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Where to hold the terrorism trials
both civilian and military trials may be fair and reasonable

I will get right to the point.

I believe the public discussion about the merits of civilian trials vs. military tribunals is misplaced—depending on the case, both can meet tests for fairness and reasonableness.

Terrorists apprehended overseas in military operations are clearly ‘enemy combatants’. They should be afforded all the rights, and lack thereof, provided in the Geneva Convention. As such, they do not have a right to a trial and can be held until military hostilities have ended. That they belong to a non-government entity is a technicality that does not preclude treating them as per the Geneva Convention (Article 5).

On the other hand, terrorists apprehended during the course of terrorism events against civilians on American soil, as well as accused American citizens, might reasonably be regarded as ‘enemy combatants’ or criminals. As ‘enemy combatants’, I don’t believe they have a right to a trial according to the Geneva Convention. But in part because of the murkiness of their legal classification, the Supreme Court has afforded some a right to a trial. Thus, many will have to be tried. No worries. It may be to the American government’s advantage to try many of them because life and other severe punishments may ensue.

So, the question of the day is where to try them.

I believe that entities within both sides of the political spectrum have elevated this issue to a political level that can only be rationalized by acknowledging that their motive is service to their special interest rather than the country. The Left (e.g., ACLU) has advocated for personal rights for these terrorists commensurate with those afforded to everyday Americans who may have gone astray briefly in a singular criminal event. Their argument is almost without regard to national security concerns. The Right has argued that national security interests require that the trials be held by military commissions, almost without regard to objective data about the efficacy of the two legal systems for terrorist cases.

Thus, neither of these arguments is reasonable. Terrorists are not common criminals and their trials must be handled differently (e.g., Classified Information Procedures Act of 1980). And civilian courts can successfully try and convict terrorists, supporting national security interests. In fact, of the 200 or so terrorists brought to trial in civilian federal courts, over 90% have been convicted. In contrast, of the three military tribunals, only one has resulted in a conviction—likely to due to lack of clarity about the terrorists’ legal status and consequent trial procedures.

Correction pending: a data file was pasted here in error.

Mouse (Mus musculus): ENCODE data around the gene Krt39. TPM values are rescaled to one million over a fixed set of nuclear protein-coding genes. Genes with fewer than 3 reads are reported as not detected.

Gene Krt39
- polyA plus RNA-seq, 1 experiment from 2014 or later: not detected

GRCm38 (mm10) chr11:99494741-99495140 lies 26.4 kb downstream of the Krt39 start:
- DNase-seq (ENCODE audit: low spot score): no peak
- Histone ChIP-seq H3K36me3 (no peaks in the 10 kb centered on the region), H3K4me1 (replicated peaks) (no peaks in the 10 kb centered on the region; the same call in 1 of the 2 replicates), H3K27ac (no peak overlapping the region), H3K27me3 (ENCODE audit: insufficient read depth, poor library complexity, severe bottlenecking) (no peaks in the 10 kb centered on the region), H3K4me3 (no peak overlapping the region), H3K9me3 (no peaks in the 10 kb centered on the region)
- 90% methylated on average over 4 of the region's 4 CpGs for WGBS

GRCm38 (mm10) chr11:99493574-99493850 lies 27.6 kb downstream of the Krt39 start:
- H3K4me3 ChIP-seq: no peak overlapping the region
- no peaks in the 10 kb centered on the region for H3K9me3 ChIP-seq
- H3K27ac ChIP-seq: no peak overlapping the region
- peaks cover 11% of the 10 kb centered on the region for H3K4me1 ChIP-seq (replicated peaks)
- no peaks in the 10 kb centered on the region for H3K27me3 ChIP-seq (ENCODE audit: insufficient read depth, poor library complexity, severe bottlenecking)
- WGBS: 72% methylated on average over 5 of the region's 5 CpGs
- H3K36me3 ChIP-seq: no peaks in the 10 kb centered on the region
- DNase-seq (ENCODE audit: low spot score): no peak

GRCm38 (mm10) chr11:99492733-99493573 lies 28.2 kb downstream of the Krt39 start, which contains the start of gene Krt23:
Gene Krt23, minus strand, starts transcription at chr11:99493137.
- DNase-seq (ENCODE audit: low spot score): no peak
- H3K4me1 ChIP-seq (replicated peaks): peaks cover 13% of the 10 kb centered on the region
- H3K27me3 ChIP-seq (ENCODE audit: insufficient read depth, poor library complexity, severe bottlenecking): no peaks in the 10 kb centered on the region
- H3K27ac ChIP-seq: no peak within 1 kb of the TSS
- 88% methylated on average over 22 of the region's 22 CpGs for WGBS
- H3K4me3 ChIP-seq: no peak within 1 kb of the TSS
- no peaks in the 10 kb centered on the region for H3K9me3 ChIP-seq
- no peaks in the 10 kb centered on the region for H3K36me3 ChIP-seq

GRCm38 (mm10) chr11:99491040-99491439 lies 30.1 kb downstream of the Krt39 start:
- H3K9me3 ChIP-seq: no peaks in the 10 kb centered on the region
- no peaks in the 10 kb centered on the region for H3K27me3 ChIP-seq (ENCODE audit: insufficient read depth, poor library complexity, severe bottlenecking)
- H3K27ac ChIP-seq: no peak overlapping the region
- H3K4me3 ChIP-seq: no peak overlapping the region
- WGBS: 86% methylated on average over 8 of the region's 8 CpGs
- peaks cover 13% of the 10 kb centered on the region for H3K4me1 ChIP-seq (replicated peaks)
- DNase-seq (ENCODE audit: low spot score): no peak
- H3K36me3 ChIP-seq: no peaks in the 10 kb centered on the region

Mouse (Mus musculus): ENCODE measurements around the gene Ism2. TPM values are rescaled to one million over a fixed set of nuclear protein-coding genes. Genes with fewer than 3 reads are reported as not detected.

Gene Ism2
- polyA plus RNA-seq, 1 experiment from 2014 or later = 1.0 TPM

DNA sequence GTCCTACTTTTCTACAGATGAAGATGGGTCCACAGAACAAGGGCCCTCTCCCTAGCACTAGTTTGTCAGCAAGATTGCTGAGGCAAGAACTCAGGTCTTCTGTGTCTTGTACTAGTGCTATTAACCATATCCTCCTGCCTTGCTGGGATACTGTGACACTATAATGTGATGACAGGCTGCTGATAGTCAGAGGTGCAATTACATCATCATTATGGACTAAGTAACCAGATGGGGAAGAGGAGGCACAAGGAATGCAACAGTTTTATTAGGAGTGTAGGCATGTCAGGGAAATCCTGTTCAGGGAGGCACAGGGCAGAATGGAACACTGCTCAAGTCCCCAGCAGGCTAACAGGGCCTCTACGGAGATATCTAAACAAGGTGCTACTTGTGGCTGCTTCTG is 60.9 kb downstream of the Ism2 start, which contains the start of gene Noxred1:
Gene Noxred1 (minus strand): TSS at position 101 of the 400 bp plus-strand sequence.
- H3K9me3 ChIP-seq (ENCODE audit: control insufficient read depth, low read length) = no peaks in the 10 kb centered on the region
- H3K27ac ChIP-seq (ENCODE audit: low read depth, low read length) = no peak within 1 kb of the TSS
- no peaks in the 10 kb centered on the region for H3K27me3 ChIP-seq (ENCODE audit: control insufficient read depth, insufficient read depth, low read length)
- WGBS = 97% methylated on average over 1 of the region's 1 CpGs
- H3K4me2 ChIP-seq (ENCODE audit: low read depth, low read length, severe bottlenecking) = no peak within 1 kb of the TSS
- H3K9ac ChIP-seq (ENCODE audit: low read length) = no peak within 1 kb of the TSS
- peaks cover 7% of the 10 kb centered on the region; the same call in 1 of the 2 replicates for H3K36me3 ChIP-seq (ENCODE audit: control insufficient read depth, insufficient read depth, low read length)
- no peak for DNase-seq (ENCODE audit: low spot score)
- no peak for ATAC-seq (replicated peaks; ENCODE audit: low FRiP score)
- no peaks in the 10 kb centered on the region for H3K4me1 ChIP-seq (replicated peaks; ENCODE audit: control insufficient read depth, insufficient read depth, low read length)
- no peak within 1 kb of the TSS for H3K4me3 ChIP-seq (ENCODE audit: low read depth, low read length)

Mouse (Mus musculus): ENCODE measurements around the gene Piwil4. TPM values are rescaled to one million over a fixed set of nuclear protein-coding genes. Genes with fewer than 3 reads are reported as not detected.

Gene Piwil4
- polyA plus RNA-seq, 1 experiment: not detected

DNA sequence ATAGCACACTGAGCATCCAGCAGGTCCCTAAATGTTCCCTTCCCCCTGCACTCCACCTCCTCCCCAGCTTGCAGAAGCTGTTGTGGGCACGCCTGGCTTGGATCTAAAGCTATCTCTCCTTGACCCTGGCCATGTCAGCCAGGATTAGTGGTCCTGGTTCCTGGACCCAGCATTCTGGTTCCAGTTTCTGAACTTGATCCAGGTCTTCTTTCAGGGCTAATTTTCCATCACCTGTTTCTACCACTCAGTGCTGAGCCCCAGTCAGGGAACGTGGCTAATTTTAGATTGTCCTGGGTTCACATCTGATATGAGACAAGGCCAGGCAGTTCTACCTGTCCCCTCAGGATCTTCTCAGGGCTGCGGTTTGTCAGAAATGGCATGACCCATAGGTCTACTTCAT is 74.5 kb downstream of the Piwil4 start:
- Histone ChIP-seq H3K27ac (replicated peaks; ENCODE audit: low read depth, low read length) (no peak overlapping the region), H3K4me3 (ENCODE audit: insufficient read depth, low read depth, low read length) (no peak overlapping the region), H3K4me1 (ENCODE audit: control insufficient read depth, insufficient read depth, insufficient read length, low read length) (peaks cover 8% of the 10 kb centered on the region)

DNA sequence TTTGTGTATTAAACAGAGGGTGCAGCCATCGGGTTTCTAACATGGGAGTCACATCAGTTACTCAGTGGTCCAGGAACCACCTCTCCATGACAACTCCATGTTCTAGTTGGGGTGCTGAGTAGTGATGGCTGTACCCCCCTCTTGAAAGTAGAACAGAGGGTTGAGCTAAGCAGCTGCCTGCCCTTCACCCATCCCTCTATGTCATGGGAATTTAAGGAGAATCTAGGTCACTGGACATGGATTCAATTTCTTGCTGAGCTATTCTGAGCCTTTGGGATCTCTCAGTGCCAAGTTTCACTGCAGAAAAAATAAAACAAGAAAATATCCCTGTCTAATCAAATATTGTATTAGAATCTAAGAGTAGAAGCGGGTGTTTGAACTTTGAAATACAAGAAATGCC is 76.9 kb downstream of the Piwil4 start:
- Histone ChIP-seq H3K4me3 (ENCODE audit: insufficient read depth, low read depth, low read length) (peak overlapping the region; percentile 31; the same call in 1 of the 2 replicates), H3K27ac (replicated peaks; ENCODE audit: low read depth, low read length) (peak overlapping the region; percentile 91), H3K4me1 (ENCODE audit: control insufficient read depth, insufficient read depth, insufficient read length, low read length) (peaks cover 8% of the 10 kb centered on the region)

The Left and Right should at least agree that from a moral point of view, both civilian trials and military commissions may be reasonable. There is just so much political oxygen available and both sides are using it up at the expense of addressing other more important issues affecting Americans (e.g., health care reform, comprehensive energy legislation).

There are practicalities that must be considered. A practical advantage of having civilian trials is that the international community will regard these as more legitimate (whether this conclusion is evidence-based or not). Another potential advantage is that predicted conviction rates may actually be higher in the civilian legal system. However, the economic and other disruptive consequences of civilian trials must be taken into account. The currently planned trials have been purported to cost $200 million to $1 billion, depending on where they are held.

A moral imperative argued on behalf of holding the trials in civilian courts must be compared with other moral imperatives, such as fighting poverty, providing health care, and addressing environmental threats. For example, such expenditures could otherwise be used to provide health insurance for one year to 14,286 to 71,429 uninsured American families (assuming an average annual family premium of $14,000). These numbers are staggering and should not be ignored in deciding on where to hold the trials.

So, let us transfer the decision about how and where to hold the trials to professionals (the Attorney General, Mr. Holder) who can weigh case-by-case objective factors, including likelihood of a successful prosecution, cost, and security and other disruptive effects. For example, an extraordinarily expensive and disruptive trial held in Manhattan seems unreasonable. On the other hand, if the Attorney General determines that secure and reasonably cost-effective civilian trials can be held for some of the terrorists at the Stewart Air National Guard Base (Newburgh, NY) in NY’s Southern District (which has successfully prosecuted terrorist cases), this is reasonable. If this cannot be accomplished for some of the terrorists, holding military commissions for these is also reasonable.

 
   
 
 
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